Clarence Birdseye died on October 7, 1956 from a heart attack at the Gramercy Park Hotel in New York City. He was cremated and his ashes were scattered at sea off the coast of his beloved Gloucester, Massachusetts. Marjorie Post died as one of the wealthiest women in the world in 1973. Interesting fact about Marjorie, she built an enormous 62,000 square foot mansion in Palm Beach, Florida just prior to purchasing Birdseye's business. At the time of her death, the mansion was given to the National Parks Department as hopes of becoming the "winter white house". The maintenance for the property was burdensome and expensive, leading the Parks Department to return the mansion back to the Post Foundation (with congressional approval) in 1981. Four years later, the mansion (which Post named Mar-a-Lago) was sold to the future President Donald Trump for 10 million dollars.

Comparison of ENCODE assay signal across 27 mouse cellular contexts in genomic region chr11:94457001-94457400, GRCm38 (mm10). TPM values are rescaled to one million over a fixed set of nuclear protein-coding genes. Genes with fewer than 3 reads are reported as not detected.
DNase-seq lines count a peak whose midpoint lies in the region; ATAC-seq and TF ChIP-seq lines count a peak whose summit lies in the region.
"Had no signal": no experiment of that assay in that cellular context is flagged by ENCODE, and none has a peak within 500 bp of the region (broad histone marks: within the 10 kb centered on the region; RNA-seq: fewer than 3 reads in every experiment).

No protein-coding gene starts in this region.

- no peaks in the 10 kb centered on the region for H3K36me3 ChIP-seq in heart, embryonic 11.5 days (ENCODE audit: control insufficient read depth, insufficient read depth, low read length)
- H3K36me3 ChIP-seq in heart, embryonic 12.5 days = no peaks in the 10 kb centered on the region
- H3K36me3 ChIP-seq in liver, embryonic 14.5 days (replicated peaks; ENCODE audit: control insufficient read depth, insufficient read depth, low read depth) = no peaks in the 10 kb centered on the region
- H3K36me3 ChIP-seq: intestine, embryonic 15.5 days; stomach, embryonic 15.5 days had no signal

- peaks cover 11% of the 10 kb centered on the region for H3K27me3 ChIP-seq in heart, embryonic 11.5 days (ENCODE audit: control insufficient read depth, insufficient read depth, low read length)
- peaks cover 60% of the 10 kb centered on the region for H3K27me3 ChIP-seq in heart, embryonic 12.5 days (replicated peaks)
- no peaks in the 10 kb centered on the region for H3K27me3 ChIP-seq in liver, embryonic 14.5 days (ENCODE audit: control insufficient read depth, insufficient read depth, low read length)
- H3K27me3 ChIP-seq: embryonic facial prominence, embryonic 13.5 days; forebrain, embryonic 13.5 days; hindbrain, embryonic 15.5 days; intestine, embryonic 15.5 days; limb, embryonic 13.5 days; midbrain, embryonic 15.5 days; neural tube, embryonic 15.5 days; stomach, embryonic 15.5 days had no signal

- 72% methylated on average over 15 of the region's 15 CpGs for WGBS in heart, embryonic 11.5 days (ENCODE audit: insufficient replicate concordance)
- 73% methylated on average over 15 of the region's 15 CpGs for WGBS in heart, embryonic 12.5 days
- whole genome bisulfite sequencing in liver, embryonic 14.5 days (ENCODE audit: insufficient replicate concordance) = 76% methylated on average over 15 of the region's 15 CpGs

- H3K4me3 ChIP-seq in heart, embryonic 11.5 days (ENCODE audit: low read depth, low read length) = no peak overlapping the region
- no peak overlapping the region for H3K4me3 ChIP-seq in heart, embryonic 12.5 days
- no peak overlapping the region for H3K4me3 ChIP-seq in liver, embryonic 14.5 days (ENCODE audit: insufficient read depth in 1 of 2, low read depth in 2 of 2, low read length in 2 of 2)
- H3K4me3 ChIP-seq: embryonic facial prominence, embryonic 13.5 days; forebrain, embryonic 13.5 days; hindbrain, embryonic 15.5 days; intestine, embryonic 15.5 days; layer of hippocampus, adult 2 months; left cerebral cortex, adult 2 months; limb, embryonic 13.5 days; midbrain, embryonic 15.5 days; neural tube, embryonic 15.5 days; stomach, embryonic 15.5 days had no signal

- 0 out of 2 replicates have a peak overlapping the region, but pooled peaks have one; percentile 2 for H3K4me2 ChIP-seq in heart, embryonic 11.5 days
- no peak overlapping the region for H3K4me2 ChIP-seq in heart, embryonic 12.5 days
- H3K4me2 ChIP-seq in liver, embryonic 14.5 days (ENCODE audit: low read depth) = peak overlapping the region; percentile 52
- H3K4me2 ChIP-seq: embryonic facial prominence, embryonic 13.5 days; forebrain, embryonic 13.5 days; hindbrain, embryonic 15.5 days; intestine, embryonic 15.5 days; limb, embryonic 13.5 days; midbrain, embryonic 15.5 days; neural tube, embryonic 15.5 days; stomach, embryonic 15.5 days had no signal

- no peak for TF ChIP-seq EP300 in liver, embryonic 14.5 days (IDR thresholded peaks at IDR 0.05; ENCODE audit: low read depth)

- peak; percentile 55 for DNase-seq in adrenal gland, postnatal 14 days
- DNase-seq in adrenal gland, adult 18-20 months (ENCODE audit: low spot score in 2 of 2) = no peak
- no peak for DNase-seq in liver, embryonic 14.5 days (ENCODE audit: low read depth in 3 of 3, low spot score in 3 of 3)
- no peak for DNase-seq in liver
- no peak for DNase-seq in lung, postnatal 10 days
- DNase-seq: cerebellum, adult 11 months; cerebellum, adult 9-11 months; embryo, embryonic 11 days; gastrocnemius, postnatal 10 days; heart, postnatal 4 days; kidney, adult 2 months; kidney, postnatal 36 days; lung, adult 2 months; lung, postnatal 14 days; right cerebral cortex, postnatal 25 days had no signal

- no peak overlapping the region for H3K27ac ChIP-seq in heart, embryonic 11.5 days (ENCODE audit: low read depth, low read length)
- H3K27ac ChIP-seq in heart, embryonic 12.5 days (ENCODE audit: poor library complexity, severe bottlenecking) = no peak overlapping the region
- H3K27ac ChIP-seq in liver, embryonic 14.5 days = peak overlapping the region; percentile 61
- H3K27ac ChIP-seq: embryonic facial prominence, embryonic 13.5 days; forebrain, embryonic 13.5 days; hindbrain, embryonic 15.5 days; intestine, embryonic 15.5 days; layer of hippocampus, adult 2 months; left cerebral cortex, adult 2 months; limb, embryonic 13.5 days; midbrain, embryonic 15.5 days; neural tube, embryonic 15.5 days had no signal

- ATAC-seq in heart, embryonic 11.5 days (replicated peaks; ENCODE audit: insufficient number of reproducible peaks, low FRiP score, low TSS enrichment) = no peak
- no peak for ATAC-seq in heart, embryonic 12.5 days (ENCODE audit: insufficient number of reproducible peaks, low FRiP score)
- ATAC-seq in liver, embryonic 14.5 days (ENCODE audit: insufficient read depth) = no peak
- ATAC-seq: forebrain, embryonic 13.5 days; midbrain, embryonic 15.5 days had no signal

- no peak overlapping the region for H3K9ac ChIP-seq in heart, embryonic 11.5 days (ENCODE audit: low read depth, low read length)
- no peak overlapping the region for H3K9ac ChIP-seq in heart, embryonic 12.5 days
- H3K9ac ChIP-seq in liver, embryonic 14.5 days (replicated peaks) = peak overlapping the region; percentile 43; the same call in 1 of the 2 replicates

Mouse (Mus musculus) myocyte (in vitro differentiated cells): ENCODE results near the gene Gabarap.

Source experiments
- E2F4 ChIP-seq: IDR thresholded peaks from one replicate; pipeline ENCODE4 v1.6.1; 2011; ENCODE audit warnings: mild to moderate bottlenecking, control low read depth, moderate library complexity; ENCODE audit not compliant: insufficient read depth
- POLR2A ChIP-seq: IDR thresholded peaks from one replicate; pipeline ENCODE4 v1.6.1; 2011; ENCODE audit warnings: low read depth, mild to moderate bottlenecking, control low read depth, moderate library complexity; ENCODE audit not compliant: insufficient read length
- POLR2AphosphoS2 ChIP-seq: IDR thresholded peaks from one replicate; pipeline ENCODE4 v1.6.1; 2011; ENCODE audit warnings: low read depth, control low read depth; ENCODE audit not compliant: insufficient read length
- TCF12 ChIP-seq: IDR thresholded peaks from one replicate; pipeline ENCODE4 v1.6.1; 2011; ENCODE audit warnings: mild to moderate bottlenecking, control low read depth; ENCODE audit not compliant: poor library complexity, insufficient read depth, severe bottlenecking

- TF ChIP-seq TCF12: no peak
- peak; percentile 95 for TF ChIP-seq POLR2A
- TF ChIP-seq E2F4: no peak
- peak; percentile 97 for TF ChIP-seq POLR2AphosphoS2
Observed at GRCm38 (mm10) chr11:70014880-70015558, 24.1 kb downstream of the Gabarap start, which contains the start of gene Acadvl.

Another interesting fact about Birds Eye. On November 15, 1969, the very first color TV commercial in the UK was aired, featuring Birds Eye peas. The commercial was aired during the children's show, The Thunderbirds, and was a bargain cost of 23 pounds. I could not end this story without mentioning the frozen dinner. Birds Eye started a version of the tv dinner in 1939 however it was a single dish, not a complete meal. chicken fricassee was the meal offered. In 1945, Maxson Food Systems of Long Island, New York created the first complete frozen meal. Maxson made Strato-Meals, which included pieces of meat, a vegetable and snack, for US Military airplane passengers. The meals were whipped up by a Swedish chef that lived in Queens (and was previously employed by the Queen of Romania). After an attempt to sell these meals to retail customers in a department store in Newark, New Jersey named Bamburger's, Strato-Meals never really got off the ground. This left the door wide open for Swedish immigrant Carl A. Swanson to launch Swanson TV Dinners on April 6, 1954. The first TV Dinner was roast turkey, cornbread dressing, sweet potatoes, and buttered peas. The frozen meal sold for 98 cents and the directions called for cooking the meal for 25 minutes at 425F. The design of the tray came from sales executive Gerry Thomas. He was inspired by how Pan American Airlines in Pittsburgh kept the food hot for airline passengers. The airline used aluminum trays that were separated into three compartments, to keep the food from blending together.